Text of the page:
This is a curious situation, as major fossil fuel companies have been asking governments around the world for Covid-19 stimulus funding to invest in hydrogen technology production.17 The International Energy Agency poses the hydrogen opportunity as: “There have been false starts for hydrogen in the past; this time could be different. The recent successes of solar PV, wind, batteries, and electric vehicles have shown that policy and technology innovation have the power to build global clean energy industries.”18 But why exactly could this time be different for hydrogen, just because EVs have been so wildly successful? What logic justifies this conceptual leap?

If anything, the success of lithium-ion batteries and EVs shows that hydrogen is not needed in many places where it was previously proposed, with batteries being deployed in both trucks and small aircraft, long contemplated as sure-fire market segments for hydrogen.19 If batteries have captured most of these market segments for energy technology, then why do we need hydrogen? Hydrogen proponents again and again make a “cleantech adjacency argument” for the fuel: they believe that the success of batteries in various applications justifies investment in hydrogen, but there is no obvious logic for this conceptual leap, since batteries appear to be winning. Fossil fuel companies have employed the cleantech adjacency argument more aggressively than almost any other industry.20 

Because hydrogen is similar to methane (both are gases that release heat when reacted with oxygen), it allows oil companies to re-purpose some of their petrochemical infrastructure for the new energy economy and leverage historic technical expertise. Hydrogen is more interesting to oil companies than batteries, because they know better how to control it using existing infrastructure and technical experience. But do oil companies have the same ideas about hydrogen as technologists have for decades?21

To dissect that question, let’s examine the main proposed pathways for producing hydrogen. Below is a schematic of the different ways that hydrogen can be made from different feedstocks. In popular discourse, these hydrogen products are differentiated by color signifiers. In 2019, 95% of hydrogen was brown and black (from methane and coal), and this has not changed significantly in the last year.22, 23, 24

Blue and green hydrogen appear to be compelling opportunities to assist with decarbonization by transporting energy around as hydrogen and releasing it where it is needed. Green hydrogen has been a passion project of technologists since the 1970s, but has historically not been able to economically compete with brown and black hydrogen because electrolyzer technologies that enable it are not mass-manufactured, thus are too capital intense.25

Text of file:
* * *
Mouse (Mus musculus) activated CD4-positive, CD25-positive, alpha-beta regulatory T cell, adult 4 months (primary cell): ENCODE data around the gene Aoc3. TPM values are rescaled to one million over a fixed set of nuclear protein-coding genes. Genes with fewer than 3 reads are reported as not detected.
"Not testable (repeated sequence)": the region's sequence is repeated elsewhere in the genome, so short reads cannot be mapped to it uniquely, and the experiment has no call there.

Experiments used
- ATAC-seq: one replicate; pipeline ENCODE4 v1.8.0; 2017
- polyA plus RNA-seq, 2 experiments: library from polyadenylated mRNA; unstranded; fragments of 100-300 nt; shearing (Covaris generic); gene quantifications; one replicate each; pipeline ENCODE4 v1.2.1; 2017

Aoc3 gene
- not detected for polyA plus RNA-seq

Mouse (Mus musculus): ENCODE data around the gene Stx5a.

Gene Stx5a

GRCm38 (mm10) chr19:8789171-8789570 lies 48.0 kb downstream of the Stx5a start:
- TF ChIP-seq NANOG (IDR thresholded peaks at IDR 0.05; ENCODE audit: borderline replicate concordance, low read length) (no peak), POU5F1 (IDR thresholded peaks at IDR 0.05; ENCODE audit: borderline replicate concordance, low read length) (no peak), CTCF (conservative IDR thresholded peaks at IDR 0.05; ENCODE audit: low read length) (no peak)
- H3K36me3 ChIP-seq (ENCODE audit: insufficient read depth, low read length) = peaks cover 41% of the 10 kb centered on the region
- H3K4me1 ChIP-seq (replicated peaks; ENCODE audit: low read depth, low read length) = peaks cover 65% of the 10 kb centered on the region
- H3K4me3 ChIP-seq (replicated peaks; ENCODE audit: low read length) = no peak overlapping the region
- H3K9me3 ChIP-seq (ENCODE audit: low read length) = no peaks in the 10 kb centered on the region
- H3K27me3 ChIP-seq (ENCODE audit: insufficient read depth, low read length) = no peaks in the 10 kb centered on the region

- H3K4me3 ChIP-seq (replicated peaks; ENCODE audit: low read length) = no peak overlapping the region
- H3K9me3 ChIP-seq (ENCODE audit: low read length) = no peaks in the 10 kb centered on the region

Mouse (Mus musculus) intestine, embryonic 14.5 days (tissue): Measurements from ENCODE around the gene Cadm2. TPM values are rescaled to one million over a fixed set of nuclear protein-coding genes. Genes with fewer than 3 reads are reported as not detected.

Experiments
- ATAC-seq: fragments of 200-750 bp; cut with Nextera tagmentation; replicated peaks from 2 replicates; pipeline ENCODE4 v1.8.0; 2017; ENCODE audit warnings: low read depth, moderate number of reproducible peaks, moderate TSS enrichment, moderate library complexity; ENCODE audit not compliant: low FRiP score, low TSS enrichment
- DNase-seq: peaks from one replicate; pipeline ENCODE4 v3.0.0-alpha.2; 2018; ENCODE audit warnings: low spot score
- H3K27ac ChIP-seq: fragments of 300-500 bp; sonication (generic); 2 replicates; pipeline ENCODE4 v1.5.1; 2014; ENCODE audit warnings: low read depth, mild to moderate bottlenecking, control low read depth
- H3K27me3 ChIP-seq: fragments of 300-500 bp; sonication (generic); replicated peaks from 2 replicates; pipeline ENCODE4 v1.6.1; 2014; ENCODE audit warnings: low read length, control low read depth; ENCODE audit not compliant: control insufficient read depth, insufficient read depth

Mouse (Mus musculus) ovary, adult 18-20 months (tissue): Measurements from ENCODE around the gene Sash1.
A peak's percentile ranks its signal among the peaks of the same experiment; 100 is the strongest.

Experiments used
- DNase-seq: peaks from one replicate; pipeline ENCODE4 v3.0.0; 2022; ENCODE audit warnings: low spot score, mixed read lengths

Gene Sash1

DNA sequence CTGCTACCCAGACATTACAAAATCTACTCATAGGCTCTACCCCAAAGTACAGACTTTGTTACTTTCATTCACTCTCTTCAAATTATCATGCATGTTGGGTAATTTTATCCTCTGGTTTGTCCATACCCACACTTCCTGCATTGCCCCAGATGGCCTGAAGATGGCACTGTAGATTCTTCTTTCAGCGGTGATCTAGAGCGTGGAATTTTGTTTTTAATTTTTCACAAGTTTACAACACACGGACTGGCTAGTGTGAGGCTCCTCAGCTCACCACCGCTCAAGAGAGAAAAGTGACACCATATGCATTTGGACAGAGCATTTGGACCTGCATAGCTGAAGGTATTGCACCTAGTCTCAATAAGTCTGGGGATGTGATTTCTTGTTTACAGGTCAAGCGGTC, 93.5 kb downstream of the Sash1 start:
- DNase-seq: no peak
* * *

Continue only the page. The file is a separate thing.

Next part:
Though hydrogen is certainly needed to make chemicals like ammonia which we depend on for fertilizer, there are a number of technical issues with the various visions of using hydrogen as an energy technology. Some of these include: 

  1. Methane leakage is a huge problem with methane extraction and transport. In blue hydrogen schemes, this problem is not included in the scope drawn by fossil fuel companies. For context, standards for methane emissions from US infrastructure are so bad that France recently rejected more American fracked methane from being sold in Europe.26, 27
  2. Hydrogen cannot be substituted into parts of the methane pipeline network at high concentrations because it embrittles the materials that those pipes are made of. This means that significant infrastructure would need to be built to move hydrogen around, which EVs don’t need because most buildings already have electricity. Low-pressure hydrogen is 4× less energy dense on a volumetric basis than methane, meaning some of the useful functions of methane pipelines cannot be replicated with hydrogen. Medium and high-pressure pipes would need to be replaced, but every compressor in the network would also need to be replaced either way, partly because the energy consumption to move it would increase by a factor of three.28, 29, 30
  3. Blue hydrogen sounds good in theory but there is a problem. It doesn’t exist. More specifically, carbon capture and storage (CCS) doesn’t meaningfully exist at commercial scale. If CCS is viable or needs to become viable, then governments should mandate all large CO2 streams (like already existing power plants and chemical operations) to use CCS. This would largely solve the climate crisis. However, fossil fuel companies do not promote mandatory CCS because they know that it would make the use of their hydrocarbon products too expensive, thus destroying their business, and accelerating the transition to non-hydrocarbon energy technologies. Further, conventional CCS in a blue hydrogen context would likely only capture upwards of 70% of the CO2, and the rest of it would be emitted unless more sophisticated processes like oxy-fuel autothermal reforming are substituted.31, 32